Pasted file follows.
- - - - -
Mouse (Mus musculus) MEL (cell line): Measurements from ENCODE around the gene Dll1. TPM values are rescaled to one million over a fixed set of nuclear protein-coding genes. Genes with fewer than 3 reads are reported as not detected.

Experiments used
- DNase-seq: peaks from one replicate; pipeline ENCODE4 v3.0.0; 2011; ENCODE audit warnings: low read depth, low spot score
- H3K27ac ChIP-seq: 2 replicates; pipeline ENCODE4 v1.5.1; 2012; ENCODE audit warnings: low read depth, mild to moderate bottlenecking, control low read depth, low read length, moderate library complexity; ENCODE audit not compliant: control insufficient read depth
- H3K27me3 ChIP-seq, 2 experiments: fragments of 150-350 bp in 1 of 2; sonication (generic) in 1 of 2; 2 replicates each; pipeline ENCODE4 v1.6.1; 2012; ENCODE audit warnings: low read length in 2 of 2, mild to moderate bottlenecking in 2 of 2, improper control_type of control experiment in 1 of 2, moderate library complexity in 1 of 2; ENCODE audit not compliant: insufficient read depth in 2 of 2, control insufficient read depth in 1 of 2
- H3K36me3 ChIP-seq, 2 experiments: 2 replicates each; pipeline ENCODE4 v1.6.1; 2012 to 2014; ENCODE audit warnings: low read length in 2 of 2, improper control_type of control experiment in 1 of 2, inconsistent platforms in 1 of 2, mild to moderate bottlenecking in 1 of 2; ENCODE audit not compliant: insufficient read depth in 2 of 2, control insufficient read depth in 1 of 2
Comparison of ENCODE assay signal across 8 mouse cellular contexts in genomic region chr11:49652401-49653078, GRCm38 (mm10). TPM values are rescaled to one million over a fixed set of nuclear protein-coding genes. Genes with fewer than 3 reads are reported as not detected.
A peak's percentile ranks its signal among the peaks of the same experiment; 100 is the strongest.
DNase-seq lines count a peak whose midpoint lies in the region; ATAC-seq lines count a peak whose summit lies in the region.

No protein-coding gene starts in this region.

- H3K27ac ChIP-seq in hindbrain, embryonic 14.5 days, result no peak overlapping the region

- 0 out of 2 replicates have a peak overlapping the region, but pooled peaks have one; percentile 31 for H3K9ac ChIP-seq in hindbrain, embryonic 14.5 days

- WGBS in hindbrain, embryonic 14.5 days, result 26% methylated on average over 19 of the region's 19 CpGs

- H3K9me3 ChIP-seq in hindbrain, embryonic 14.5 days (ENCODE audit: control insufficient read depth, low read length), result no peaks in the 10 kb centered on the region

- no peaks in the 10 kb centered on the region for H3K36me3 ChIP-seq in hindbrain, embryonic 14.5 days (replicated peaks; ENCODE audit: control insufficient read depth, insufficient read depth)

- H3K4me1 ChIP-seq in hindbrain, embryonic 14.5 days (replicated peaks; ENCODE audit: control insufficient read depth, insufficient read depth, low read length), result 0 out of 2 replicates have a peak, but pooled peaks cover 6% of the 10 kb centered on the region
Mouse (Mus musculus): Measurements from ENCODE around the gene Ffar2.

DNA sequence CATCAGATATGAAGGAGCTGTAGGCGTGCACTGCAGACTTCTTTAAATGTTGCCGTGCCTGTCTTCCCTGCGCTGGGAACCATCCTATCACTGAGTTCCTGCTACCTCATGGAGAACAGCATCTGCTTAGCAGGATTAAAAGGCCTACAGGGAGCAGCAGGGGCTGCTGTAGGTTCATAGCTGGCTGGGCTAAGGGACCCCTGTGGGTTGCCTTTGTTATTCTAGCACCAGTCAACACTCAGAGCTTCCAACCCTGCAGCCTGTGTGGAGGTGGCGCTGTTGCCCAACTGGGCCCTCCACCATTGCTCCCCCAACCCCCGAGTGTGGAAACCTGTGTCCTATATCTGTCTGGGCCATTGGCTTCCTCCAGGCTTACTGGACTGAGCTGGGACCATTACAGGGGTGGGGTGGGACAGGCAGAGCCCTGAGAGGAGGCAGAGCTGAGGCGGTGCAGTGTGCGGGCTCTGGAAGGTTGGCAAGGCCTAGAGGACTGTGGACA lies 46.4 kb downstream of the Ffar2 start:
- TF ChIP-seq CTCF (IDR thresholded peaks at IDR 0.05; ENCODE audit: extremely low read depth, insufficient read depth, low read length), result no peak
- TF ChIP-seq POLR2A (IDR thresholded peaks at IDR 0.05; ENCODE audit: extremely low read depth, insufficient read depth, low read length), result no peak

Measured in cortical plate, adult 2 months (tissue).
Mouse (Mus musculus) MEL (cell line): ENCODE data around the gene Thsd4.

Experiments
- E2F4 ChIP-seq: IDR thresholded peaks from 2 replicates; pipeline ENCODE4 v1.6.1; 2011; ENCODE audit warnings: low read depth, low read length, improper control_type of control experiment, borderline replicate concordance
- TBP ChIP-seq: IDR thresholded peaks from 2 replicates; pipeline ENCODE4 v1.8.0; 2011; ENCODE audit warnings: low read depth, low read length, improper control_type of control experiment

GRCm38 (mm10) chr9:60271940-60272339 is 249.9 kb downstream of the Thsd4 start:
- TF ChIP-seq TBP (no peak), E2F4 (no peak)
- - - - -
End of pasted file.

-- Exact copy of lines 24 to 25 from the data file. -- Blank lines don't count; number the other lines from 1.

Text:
- E2F4 ChIP-seq: IDR thresholded peaks from 2 replicates; pipeline ENCODE4 v1.6.1; 2011; ENCODE audit warnings: low read depth, low read length, improper control_type of control experiment, borderline replicate concordance
- TBP ChIP-seq: IDR thresholded peaks from 2 replicates; pipeline ENCODE4 v1.8.0; 2011; ENCODE audit warnings: low read depth, low read length, improper control_type of control experiment